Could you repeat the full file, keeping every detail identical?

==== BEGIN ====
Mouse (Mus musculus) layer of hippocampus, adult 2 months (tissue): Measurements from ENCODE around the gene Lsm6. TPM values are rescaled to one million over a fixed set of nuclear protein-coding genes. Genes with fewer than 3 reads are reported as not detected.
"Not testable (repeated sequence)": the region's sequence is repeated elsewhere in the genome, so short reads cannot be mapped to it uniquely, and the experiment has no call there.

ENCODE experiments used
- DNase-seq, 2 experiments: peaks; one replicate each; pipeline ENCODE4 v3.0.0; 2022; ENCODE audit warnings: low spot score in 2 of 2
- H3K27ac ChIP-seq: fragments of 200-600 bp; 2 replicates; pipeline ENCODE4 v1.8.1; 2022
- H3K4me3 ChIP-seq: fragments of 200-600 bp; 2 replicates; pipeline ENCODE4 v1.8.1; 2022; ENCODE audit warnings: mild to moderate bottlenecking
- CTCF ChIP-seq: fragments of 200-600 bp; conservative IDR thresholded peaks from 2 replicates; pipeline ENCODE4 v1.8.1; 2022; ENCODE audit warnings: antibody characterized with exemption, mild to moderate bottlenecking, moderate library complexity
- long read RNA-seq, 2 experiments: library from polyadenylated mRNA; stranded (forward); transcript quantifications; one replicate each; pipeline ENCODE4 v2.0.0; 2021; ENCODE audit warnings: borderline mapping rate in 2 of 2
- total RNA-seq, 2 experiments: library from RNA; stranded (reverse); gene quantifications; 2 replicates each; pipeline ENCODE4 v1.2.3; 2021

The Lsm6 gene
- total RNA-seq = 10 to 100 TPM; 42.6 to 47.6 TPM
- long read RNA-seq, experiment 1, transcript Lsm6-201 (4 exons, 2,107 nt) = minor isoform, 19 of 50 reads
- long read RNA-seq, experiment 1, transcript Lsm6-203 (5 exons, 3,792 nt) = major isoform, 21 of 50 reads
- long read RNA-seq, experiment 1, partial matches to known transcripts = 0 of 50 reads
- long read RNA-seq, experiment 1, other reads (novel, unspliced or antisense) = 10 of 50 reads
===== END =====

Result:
Mouse (Mus musculus) layer of hippocampus, adult 2 months (tissue): Measurements from ENCODE around the gene Lsm6. TPM values are rescaled to one million over a fixed set of nuclear protein-coding genes. Genes with fewer than 3 reads are reported as not detected.
"Not testable (repeated sequence)": the region's sequence is repeated elsewhere in the genome, so short reads cannot be mapped to it uniquely, and the experiment has no call there.

ENCODE experiments used
- DNase-seq, 2 experiments: peaks; one replicate each; pipeline ENCODE4 v3.0.0; 2022; ENCODE audit warnings: low spot score in 2 of 2
- H3K27ac ChIP-seq: fragments of 200-600 bp; 2 replicates; pipeline ENCODE4 v1.8.1; 2022
- H3K4me3 ChIP-seq: fragments of 200-600 bp; 2 replicates; pipeline ENCODE4 v1.8.1; 2022; ENCODE audit warnings: mild to moderate bottlenecking
- CTCF ChIP-seq: fragments of 200-600 bp; conservative IDR thresholded peaks from 2 replicates; pipeline ENCODE4 v1.8.1; 2022; ENCODE audit warnings: antibody characterized with exemption, mild to moderate bottlenecking, moderate library complexity
- long read RNA-seq, 2 experiments: library from polyadenylated mRNA; stranded (forward); transcript quantifications; one replicate each; pipeline ENCODE4 v2.0.0; 2021; ENCODE audit warnings: borderline mapping rate in 2 of 2
- total RNA-seq, 2 experiments: library from RNA; stranded (reverse); gene quantifications; 2 replicates each; pipeline ENCODE4 v1.2.3; 2021

The Lsm6 gene
- total RNA-seq = 10 to 100 TPM; 42.6 to 47.6 TPM
- long read RNA-seq, experiment 1, transcript Lsm6-201 (4 exons, 2,107 nt) = minor isoform, 19 of 50 reads
- long read RNA-seq, experiment 1, transcript Lsm6-203 (5 exons, 3,792 nt) = major isoform, 21 of 50 reads
- long read RNA-seq, experiment 1, partial matches to known transcripts = 0 of 50 reads
- long read RNA-seq, experiment 1, other reads (novel, unspliced or antisense) = 10 of 50 reads